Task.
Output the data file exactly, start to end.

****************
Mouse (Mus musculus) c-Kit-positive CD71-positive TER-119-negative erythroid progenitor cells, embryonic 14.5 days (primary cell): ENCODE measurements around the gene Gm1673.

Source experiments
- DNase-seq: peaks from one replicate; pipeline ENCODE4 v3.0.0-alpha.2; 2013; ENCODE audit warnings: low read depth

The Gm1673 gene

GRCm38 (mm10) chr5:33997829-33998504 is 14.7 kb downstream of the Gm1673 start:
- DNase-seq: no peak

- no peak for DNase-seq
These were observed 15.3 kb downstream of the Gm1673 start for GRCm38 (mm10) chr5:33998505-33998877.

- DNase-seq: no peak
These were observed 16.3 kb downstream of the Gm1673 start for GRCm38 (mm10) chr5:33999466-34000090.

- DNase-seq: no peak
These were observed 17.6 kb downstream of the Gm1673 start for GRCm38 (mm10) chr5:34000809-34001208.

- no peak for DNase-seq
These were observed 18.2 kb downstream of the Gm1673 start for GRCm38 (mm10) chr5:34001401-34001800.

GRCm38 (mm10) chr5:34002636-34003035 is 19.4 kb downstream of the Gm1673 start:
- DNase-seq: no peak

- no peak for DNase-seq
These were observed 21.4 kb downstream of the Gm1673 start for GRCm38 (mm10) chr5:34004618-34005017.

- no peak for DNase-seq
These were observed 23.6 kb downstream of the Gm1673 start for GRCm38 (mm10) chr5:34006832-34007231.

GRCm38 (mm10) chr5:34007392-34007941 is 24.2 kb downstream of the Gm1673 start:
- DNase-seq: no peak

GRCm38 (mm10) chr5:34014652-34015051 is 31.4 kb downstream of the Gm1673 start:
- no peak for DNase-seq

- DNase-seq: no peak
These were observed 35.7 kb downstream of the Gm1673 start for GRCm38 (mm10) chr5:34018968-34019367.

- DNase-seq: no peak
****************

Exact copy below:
Mouse (Mus musculus) c-Kit-positive CD71-positive TER-119-negative erythroid progenitor cells, embryonic 14.5 days (primary cell): ENCODE measurements around the gene Gm1673.

Source experiments
- DNase-seq: peaks from one replicate; pipeline ENCODE4 v3.0.0-alpha.2; 2013; ENCODE audit warnings: low read depth

The Gm1673 gene

GRCm38 (mm10) chr5:33997829-33998504 is 14.7 kb downstream of the Gm1673 start:
- DNase-seq: no peak

- no peak for DNase-seq
These were observed 15.3 kb downstream of the Gm1673 start for GRCm38 (mm10) chr5:33998505-33998877.

- DNase-seq: no peak
These were observed 16.3 kb downstream of the Gm1673 start for GRCm38 (mm10) chr5:33999466-34000090.

- DNase-seq: no peak
These were observed 17.6 kb downstream of the Gm1673 start for GRCm38 (mm10) chr5:34000809-34001208.

- no peak for DNase-seq
These were observed 18.2 kb downstream of the Gm1673 start for GRCm38 (mm10) chr5:34001401-34001800.

GRCm38 (mm10) chr5:34002636-34003035 is 19.4 kb downstream of the Gm1673 start:
- DNase-seq: no peak

- no peak for DNase-seq
These were observed 21.4 kb downstream of the Gm1673 start for GRCm38 (mm10) chr5:34004618-34005017.

- no peak for DNase-seq
These were observed 23.6 kb downstream of the Gm1673 start for GRCm38 (mm10) chr5:34006832-34007231.

GRCm38 (mm10) chr5:34007392-34007941 is 24.2 kb downstream of the Gm1673 start:
- DNase-seq: no peak

GRCm38 (mm10) chr5:34014652-34015051 is 31.4 kb downstream of the Gm1673 start:
- no peak for DNase-seq

- DNase-seq: no peak
These were observed 35.7 kb downstream of the Gm1673 start for GRCm38 (mm10) chr5:34018968-34019367.

- DNase-seq: no peak